5 Trillion Pieces of Trash Littering the Ocean

The world’s oceans have become a dumpster site as a new study released notes that five trillion pieces of trash are situated in the world’s oceans. Although it has been reported on the astronomical amount of plastic pollution floating around, it did note there are fewer small particles than initially believed. This means that it remains a mystery as to how the environment is responding to garbage.

According to Los Angeles, California-based non-profit advocacy group 5 Gyres, scientists gathered the data by collecting plastic from various regions of the ocean with nets and then utilized computer models to estimate on just how much garbage is located in the ocean.

Researchers say there is more than five trillion pieces of plastic weighing about 270,000 tons. Study authors purport this trash is being distributed across the ocean. However, at the same time, scientists state they only discovered roughly one-hundredth as many sand-size particles as their models had projected.

In other words, researchers found ultra-fine bits of plastic, or microplastics.

The reason why this is so important is because sea life can be seriously affected if they digest small plastic pieces. Scientists have attributed this garbage to the deaths of birds, fish and other ocean creatures.

trash ocean

“There’s much more plastic pollution out there than recent estimates suggest,” said Marcus Eriksen, research director of 5 Gyres, in a statement. “It’s everything you can imagine made of plastic. It’s like Walmart or Target set afloat.”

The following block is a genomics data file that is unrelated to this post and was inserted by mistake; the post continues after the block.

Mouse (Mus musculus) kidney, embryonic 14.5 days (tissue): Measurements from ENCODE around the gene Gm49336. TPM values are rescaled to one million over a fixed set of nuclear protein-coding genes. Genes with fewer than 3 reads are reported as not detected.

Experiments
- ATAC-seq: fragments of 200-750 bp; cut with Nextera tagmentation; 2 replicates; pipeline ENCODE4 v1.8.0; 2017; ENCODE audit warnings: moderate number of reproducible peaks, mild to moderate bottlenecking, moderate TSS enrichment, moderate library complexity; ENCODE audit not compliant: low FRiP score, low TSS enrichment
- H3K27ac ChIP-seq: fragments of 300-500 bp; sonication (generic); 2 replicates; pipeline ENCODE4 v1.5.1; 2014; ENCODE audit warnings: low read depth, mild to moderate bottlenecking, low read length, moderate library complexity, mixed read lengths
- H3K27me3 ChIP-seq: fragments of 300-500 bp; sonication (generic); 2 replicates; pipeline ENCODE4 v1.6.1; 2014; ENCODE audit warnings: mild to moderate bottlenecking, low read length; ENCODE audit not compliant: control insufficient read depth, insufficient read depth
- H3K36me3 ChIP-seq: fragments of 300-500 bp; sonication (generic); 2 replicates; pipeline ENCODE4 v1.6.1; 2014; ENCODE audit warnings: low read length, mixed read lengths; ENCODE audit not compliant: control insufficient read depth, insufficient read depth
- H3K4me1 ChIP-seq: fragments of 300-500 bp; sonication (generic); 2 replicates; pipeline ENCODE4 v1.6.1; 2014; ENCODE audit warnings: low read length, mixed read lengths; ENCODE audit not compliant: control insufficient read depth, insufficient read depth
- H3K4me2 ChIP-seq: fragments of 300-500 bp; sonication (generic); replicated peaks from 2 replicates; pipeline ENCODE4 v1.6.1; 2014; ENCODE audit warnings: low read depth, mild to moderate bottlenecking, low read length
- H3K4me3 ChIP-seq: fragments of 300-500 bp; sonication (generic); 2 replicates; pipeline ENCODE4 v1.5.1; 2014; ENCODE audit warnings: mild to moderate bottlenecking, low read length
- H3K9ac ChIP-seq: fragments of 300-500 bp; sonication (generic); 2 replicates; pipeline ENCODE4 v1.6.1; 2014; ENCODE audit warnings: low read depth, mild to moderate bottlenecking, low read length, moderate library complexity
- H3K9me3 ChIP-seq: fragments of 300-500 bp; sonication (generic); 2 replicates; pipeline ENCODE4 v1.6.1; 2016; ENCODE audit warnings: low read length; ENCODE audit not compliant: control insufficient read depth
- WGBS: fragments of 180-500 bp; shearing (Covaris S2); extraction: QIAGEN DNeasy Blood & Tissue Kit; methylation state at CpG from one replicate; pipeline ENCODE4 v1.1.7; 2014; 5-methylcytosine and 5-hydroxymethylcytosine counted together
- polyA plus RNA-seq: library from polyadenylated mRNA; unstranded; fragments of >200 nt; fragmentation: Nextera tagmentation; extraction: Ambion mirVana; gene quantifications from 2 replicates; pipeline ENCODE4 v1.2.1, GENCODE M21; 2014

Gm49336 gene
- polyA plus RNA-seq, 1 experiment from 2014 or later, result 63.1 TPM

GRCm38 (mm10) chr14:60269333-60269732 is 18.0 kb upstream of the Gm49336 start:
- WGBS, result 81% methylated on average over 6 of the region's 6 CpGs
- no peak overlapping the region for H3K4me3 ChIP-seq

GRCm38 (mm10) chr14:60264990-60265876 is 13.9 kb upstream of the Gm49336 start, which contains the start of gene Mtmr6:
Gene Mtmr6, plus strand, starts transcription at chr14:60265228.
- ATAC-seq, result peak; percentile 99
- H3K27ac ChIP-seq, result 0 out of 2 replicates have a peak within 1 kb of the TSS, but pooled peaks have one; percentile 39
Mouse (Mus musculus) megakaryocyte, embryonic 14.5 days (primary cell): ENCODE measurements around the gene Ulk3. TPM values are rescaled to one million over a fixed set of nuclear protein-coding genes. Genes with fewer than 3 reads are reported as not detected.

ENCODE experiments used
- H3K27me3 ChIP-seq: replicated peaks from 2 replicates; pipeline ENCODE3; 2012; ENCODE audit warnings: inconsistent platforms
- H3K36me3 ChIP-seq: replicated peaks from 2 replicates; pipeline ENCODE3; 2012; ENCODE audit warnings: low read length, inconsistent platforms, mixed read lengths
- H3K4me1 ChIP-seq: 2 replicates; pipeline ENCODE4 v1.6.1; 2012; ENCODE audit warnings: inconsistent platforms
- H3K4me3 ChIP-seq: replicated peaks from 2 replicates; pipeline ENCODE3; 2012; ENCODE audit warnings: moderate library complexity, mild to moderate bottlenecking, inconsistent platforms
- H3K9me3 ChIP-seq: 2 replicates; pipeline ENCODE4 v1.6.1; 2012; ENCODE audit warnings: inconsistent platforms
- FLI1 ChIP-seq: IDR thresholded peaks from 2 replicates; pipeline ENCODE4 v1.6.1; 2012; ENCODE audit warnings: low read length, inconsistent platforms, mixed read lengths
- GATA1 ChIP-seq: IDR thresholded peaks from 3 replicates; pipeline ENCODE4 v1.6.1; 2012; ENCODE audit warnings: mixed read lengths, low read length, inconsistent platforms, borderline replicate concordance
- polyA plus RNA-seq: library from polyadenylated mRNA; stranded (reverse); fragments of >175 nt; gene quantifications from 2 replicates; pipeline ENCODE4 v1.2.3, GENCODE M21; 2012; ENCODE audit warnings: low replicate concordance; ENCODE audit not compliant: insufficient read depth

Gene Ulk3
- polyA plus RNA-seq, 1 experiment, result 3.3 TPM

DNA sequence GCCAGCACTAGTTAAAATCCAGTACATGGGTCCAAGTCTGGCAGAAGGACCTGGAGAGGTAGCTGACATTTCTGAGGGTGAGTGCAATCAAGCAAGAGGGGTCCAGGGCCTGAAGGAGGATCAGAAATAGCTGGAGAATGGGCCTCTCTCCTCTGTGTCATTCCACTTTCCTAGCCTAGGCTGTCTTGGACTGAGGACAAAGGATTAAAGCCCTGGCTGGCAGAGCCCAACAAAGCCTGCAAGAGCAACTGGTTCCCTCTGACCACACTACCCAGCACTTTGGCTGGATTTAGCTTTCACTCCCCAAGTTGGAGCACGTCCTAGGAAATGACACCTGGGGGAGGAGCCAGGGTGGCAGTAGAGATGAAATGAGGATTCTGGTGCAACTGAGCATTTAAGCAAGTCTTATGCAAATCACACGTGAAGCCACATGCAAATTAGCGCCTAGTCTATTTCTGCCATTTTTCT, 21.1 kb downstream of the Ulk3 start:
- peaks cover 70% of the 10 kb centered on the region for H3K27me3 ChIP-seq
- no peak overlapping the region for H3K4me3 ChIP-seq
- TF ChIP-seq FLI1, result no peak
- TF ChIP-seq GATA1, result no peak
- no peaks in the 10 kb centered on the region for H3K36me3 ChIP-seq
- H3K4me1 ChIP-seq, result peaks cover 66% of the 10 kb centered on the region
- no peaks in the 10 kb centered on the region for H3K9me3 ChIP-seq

The findings of this study were published in the peer-reviewed journal PLOS ONE.

Although scientists discovered less garbage, it may not exactly be a good thing for the environment. So where exactly is all of this garbage going then?

Scientists are unsure as the answer remains a mystery considering that the sun, wind and waves destroy the plastic into minuscule bits. With plastic production amplified over the last three decades, our plastic garbage will continue to be an important issue to address.

“We don’t know what this plastic is doing,” lead study author Andres Cozar Cabañas said. “The plastic is somewhere—in the ocean life, in the depths, or broken down into fine particles undetectable by nets.”

Some of the theories put forward include trash appearing on shores, sinking to the bottom of the ocean, UV degradation, diminished buoyancy, biodegradation and organisms’ ingestion.

If an immense amount of fish are consuming plastics then it could very well create a crisis on-land, particularly when it comes to imbibing tuna. Kara Lavender Law of the Sea Education Association in Woods Hole, Massachusetts told the Associated Press that when fish eat plastics then it’ll produce toxic chemicals, which can be detrimental to our health.

“Am I being poisoned by eating the fish on my plate?” she asked. “We have very little knowledge of the chain of events that could lead to that. But it’s a plausible scenario that plastic ingested at lower levels of the food web could have consequences at higher levels of the food chain.”

For years, scientists have been warning the international community about the dangers, hazards and risks posed to the world if oceans are transformed into nothing more than dumpster sites as creatures consume a lot of garbage.